Palm Beach County has 81 hurricane refugee students and counting


Florida’s public schools are working to ease the path to enrolling students who come to the state from hurricane-ravaged Puerto Rico and beyond. Already about 81 student refugees have arrived in Palm Beach County, and hundreds more are headed to class in the other large urban districts, officials report.

Steps taken Friday by Gov. Rick Scott and the Florida Department of Education waived rules that demand students present birth certificates, proof of address, shot records and transcripts in order to enroll.

But one request by lawmakers that the state delay its October student head count, the one that determines each school and district’s per-student budget was met with less flexibility. The school gets about $7,200 per student to cover education costs.

A memo to superintendents referred to Florida administrative codes that allow an alternate survey to be done within nine weeks of the first – that would be no later than Dec. 15, 2017.

But for that second count to be applied to a district’s budget, enrollment must increase by at least 5 percent. In Palm Beach County, that would mean an additional 9,500 students would have to show up. An individual school could quality if it saw its rolls grow by at least 25 percent – a scenario that seems unlikely.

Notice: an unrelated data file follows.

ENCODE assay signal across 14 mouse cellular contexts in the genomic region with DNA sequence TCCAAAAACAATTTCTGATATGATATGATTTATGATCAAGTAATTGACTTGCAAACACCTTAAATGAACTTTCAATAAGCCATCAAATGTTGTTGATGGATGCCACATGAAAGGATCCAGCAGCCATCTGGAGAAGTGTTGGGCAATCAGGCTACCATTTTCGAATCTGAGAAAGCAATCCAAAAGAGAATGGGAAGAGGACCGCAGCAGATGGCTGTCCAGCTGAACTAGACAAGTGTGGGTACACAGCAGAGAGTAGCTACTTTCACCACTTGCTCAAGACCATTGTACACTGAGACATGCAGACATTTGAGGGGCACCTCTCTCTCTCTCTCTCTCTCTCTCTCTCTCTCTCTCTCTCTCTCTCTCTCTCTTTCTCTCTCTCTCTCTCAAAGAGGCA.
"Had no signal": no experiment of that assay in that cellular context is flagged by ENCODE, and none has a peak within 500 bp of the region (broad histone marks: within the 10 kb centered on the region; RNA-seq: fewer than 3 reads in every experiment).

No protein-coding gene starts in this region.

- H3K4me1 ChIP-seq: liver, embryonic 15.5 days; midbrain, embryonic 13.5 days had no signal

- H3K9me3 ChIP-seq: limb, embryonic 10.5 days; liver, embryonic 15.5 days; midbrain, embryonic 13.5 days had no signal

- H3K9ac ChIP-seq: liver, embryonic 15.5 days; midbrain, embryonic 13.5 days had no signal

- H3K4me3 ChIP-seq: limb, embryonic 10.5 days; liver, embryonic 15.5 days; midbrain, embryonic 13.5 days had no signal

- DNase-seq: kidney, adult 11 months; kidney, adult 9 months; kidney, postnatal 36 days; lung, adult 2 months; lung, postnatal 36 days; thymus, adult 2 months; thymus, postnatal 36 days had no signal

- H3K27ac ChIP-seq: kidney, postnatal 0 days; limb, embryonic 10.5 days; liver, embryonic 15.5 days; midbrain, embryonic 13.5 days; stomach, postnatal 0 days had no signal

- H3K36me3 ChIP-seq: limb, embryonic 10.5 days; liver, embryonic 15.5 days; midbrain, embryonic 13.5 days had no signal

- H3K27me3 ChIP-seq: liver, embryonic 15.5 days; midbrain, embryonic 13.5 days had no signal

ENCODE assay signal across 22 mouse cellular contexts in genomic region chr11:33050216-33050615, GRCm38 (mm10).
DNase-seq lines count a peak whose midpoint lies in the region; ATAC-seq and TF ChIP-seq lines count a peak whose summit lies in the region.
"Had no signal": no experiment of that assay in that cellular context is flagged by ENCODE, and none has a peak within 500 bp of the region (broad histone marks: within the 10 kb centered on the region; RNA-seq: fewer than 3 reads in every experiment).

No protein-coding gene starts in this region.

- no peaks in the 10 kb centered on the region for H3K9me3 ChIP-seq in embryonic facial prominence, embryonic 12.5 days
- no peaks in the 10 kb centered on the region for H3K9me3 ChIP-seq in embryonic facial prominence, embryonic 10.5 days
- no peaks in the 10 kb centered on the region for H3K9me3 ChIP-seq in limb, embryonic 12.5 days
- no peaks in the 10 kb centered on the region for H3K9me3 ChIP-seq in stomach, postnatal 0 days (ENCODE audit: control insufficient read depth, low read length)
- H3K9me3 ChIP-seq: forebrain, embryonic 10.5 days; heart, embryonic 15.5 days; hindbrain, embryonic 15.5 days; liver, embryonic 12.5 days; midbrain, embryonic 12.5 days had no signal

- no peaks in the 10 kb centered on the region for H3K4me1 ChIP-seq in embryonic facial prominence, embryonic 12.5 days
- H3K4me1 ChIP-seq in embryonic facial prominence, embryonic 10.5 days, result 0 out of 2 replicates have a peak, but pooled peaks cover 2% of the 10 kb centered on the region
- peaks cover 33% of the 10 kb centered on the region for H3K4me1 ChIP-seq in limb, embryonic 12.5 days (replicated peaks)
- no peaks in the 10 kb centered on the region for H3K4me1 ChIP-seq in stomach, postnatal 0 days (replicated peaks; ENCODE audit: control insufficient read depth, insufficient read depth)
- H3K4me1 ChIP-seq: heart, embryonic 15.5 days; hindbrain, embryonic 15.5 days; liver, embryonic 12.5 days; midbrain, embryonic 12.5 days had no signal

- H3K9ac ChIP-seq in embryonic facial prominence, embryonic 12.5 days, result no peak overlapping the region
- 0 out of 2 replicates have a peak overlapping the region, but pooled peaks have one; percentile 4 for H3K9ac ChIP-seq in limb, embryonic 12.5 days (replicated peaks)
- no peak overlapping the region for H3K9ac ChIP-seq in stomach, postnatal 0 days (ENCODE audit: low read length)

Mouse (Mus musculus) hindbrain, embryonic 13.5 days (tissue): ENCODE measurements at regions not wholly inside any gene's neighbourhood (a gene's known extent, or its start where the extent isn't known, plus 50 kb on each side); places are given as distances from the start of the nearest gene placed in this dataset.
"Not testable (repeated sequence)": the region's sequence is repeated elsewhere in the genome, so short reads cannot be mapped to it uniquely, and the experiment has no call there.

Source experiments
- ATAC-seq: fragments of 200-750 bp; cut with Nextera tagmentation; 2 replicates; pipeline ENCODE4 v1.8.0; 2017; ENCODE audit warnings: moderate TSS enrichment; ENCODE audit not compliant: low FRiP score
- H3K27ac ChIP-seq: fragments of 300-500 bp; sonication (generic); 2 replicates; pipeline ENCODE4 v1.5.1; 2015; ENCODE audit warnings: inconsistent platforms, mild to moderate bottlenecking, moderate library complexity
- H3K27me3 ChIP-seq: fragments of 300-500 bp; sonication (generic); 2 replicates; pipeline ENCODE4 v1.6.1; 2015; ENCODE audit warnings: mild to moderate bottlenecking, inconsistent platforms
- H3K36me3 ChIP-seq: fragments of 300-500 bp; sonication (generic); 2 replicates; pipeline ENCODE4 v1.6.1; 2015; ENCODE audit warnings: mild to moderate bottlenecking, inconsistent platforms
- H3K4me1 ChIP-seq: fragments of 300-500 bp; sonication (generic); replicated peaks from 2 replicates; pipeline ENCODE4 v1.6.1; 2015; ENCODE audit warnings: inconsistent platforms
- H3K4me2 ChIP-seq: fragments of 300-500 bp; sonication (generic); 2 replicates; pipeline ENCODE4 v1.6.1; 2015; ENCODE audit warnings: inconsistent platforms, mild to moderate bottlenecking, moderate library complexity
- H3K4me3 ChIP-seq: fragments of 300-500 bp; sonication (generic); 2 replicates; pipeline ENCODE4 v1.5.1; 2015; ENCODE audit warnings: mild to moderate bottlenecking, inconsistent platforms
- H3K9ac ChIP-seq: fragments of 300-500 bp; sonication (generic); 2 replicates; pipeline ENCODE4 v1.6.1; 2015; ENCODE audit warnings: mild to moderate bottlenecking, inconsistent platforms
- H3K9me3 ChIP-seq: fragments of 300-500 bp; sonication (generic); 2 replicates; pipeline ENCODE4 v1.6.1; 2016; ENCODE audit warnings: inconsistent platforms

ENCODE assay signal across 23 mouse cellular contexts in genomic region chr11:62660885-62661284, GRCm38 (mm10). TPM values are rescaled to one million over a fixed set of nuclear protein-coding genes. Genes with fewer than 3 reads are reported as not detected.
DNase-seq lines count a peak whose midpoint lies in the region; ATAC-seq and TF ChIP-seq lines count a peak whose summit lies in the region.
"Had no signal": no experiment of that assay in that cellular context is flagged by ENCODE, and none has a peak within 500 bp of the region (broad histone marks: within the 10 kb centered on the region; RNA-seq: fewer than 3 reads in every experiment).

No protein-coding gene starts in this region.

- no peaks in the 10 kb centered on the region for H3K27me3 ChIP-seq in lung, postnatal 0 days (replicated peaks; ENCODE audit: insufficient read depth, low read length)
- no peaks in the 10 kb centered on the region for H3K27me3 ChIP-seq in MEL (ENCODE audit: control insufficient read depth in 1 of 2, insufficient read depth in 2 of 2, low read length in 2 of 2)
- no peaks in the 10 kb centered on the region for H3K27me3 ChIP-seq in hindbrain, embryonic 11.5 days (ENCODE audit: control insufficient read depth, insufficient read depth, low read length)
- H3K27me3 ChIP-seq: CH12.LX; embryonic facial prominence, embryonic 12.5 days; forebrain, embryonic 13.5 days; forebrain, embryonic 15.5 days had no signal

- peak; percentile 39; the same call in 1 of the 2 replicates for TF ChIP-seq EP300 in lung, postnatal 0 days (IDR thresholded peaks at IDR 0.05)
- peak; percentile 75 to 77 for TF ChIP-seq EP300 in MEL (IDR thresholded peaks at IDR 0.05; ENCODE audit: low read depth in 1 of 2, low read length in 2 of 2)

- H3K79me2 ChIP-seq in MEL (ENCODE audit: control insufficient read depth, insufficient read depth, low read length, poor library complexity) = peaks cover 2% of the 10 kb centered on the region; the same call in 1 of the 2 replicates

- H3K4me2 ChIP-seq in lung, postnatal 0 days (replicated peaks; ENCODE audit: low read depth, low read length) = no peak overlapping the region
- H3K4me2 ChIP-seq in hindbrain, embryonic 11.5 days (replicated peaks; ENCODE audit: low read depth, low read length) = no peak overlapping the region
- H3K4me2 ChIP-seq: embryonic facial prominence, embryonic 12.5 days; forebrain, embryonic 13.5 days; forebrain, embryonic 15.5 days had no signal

Puerto Rican schools have been closed since Hurricane Maria made landfall on Sept. 20. The Wall Street Journal reports they could be up and running again by Oct. 16. Still, the news organization quotes Edwin Melendez, director of the Center for Puerto Rican Studies at Hunter College in New York as saying he estimated more than 200,000 parents and their children will head to the mainland in the storm’s wake.

The 81 students transferring into Palm Beach County schools come not only from Puerto Rico, but also Texas, the U.S. Virgin Islands and even the Florida Keys as a result of a busy hurricane season that has included Harvey and Irma in addition to Maria, district spokeswoman Kathy Burstein said.

The students that have arrived so far are spread throughout the district’s elementary, middle and high schools, with no concentration at any particular school, district officials report.

The students could quickly see some familiar faces at the head of the class. The department’s actions include speeding the process to allow teachers to work here using their Puerto Rican teaching certificates.

Earlier in the week, Christ Fellowship Church delivered 150 donated back packs to the district’s welcome center on Forest Hill Boulevard. The packs were filled with school supplies for the student transplants, who often arrive with little.

State officials also cleared room for 20,000 more students to enroll in Florida Virtual School. Established 20 years ago, the online institution is free to Florida residents but typically charges tuition to everyone else.

Meanwhile, state officials said they’ll wait and see if they need to alter the statewide testing schedule.



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